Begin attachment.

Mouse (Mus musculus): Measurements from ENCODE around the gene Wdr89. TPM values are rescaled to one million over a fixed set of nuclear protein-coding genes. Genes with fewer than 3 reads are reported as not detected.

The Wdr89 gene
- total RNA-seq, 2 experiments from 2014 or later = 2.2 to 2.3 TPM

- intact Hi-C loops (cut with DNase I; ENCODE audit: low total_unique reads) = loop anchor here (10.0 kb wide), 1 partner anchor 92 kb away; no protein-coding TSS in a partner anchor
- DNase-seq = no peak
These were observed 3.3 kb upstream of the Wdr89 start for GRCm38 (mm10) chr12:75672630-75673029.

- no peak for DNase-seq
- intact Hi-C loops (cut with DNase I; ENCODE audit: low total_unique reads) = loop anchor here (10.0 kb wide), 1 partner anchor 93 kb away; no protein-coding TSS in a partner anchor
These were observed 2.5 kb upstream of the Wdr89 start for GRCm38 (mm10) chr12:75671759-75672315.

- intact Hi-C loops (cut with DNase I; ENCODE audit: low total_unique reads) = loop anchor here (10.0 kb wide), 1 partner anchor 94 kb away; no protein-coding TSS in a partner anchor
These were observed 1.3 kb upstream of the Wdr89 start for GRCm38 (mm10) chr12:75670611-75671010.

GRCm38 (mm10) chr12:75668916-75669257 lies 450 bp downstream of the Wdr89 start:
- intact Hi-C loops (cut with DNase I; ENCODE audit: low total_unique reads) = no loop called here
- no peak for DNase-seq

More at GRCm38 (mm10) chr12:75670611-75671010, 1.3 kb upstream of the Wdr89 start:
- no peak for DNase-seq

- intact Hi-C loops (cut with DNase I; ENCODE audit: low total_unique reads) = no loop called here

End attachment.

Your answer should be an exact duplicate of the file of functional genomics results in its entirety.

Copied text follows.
Mouse (Mus musculus): Measurements from ENCODE around the gene Wdr89. TPM values are rescaled to one million over a fixed set of nuclear protein-coding genes. Genes with fewer than 3 reads are reported as not detected.

The Wdr89 gene
- total RNA-seq, 2 experiments from 2014 or later = 2.2 to 2.3 TPM

- intact Hi-C loops (cut with DNase I; ENCODE audit: low total_unique reads) = loop anchor here (10.0 kb wide), 1 partner anchor 92 kb away; no protein-coding TSS in a partner anchor
- DNase-seq = no peak
These were observed 3.3 kb upstream of the Wdr89 start for GRCm38 (mm10) chr12:75672630-75673029.

- no peak for DNase-seq
- intact Hi-C loops (cut with DNase I; ENCODE audit: low total_unique reads) = loop anchor here (10.0 kb wide), 1 partner anchor 93 kb away; no protein-coding TSS in a partner anchor
These were observed 2.5 kb upstream of the Wdr89 start for GRCm38 (mm10) chr12:75671759-75672315.

- intact Hi-C loops (cut with DNase I; ENCODE audit: low total_unique reads) = loop anchor here (10.0 kb wide), 1 partner anchor 94 kb away; no protein-coding TSS in a partner anchor
These were observed 1.3 kb upstream of the Wdr89 start for GRCm38 (mm10) chr12:75670611-75671010.

GRCm38 (mm10) chr12:75668916-75669257 lies 450 bp downstream of the Wdr89 start:
- intact Hi-C loops (cut with DNase I; ENCODE audit: low total_unique reads) = no loop called here
- no peak for DNase-seq

More at GRCm38 (mm10) chr12:75670611-75671010, 1.3 kb upstream of the Wdr89 start:
- no peak for DNase-seq

- intact Hi-C loops (cut with DNase I; ENCODE audit: low total_unique reads) = no loop called here